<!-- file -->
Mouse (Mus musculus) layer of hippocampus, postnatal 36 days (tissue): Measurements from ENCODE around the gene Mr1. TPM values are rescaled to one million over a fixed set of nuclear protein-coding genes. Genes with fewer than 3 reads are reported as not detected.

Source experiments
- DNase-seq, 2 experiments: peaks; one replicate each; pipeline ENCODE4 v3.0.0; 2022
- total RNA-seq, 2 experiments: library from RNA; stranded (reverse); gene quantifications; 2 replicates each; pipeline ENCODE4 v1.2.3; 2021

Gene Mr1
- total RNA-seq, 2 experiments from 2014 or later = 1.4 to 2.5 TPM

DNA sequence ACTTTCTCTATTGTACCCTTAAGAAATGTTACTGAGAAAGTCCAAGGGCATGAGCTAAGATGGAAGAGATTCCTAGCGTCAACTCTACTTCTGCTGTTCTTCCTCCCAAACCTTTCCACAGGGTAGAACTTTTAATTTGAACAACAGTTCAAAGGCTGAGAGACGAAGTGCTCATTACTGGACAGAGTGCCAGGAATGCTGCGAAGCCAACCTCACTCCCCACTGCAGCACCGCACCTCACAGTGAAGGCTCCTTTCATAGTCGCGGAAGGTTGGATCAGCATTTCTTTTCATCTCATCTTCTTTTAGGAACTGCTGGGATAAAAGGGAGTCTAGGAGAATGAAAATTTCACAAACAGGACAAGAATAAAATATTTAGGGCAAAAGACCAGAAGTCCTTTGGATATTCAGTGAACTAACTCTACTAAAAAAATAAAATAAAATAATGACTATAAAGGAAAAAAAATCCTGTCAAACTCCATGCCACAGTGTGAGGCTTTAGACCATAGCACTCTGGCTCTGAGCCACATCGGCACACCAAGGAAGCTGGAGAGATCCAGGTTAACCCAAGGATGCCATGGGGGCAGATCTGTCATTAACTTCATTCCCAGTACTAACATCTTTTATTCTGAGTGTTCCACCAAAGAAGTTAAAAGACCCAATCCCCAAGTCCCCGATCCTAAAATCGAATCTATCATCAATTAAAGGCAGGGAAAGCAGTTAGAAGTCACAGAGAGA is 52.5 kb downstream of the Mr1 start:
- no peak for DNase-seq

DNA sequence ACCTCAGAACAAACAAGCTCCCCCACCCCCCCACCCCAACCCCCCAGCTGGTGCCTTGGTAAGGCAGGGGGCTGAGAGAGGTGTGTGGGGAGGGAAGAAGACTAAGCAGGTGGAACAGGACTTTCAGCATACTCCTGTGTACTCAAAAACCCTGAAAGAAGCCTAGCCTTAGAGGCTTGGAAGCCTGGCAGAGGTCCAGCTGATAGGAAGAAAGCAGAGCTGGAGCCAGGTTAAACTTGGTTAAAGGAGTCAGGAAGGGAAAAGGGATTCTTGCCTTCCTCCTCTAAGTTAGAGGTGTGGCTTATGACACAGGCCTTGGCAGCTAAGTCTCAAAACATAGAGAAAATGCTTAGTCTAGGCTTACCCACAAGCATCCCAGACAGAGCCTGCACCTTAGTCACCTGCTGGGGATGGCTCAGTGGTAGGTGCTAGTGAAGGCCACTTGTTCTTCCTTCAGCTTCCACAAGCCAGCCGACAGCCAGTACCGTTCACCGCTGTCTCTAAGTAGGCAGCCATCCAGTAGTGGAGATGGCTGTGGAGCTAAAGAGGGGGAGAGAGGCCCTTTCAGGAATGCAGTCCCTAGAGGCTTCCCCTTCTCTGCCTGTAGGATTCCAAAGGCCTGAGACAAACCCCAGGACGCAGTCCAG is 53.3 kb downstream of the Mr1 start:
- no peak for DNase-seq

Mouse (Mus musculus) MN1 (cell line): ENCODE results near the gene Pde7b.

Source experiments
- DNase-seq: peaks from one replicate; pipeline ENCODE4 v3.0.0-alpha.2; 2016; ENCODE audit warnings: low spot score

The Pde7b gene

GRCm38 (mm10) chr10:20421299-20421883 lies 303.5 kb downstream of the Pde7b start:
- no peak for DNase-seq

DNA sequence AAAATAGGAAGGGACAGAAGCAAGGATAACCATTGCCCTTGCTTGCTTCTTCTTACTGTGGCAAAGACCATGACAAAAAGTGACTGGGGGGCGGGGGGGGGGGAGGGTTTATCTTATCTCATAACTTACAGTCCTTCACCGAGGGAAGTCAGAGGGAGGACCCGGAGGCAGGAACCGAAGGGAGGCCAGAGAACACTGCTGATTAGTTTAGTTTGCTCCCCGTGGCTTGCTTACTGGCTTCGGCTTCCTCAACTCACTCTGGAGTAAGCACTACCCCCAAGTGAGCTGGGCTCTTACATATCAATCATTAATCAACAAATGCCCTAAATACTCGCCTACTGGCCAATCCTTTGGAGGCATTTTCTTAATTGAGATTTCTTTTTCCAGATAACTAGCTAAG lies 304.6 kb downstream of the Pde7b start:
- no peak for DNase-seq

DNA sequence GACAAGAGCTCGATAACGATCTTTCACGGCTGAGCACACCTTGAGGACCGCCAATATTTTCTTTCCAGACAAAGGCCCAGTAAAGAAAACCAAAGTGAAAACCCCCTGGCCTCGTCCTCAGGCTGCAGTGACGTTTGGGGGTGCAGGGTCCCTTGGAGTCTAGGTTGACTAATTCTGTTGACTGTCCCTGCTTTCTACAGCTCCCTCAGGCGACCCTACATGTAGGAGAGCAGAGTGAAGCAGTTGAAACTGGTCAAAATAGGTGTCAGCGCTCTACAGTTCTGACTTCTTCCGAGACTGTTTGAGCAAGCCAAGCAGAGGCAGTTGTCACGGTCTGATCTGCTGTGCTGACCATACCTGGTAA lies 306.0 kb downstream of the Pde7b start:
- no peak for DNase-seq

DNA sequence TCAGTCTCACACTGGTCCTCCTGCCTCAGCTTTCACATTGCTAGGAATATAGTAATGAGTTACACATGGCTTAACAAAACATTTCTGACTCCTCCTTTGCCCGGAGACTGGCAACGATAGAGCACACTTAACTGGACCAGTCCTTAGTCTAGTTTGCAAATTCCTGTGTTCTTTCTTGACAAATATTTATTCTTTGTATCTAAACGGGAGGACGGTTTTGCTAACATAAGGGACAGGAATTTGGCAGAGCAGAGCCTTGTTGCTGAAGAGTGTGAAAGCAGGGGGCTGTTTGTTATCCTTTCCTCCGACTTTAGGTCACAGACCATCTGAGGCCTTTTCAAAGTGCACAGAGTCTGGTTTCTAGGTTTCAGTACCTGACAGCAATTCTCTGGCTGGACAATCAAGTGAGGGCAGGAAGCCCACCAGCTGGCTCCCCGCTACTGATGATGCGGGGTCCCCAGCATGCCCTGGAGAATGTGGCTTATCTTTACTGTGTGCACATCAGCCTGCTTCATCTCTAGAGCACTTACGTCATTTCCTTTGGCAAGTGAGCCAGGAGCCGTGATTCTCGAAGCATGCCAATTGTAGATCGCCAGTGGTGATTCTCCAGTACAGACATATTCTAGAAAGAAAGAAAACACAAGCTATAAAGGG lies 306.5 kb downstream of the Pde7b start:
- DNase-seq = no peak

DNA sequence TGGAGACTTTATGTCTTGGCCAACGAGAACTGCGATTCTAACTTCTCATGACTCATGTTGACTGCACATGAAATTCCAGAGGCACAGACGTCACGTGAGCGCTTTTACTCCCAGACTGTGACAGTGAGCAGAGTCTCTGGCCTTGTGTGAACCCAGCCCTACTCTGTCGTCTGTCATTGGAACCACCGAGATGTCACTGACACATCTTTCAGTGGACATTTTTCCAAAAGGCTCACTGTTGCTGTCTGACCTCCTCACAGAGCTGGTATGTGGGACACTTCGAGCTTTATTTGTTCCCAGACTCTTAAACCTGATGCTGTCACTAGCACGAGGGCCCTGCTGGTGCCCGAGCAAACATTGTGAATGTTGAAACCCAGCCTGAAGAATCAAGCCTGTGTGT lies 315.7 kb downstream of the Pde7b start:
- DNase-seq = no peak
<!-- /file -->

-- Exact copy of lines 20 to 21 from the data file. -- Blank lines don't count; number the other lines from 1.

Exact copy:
- no peak for DNase-seq

DNA sequence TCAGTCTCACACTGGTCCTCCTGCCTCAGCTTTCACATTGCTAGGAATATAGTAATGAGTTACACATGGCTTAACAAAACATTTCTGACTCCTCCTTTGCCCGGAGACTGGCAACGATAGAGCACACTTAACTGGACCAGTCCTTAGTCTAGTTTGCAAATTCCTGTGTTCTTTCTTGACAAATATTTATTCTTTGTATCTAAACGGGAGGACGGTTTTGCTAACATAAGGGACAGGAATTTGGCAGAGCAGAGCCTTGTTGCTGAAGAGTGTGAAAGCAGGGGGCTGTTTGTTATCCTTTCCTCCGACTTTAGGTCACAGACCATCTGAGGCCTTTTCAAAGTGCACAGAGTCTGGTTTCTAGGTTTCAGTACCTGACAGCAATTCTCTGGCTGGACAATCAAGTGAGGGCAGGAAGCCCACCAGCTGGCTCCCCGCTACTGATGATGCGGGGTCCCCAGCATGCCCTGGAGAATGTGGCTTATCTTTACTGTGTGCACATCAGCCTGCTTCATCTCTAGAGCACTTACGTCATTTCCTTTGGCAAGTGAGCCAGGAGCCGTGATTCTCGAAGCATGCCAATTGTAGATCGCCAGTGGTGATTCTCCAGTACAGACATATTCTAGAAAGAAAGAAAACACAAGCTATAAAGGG lies 306.5 kb downstream of the Pde7b start: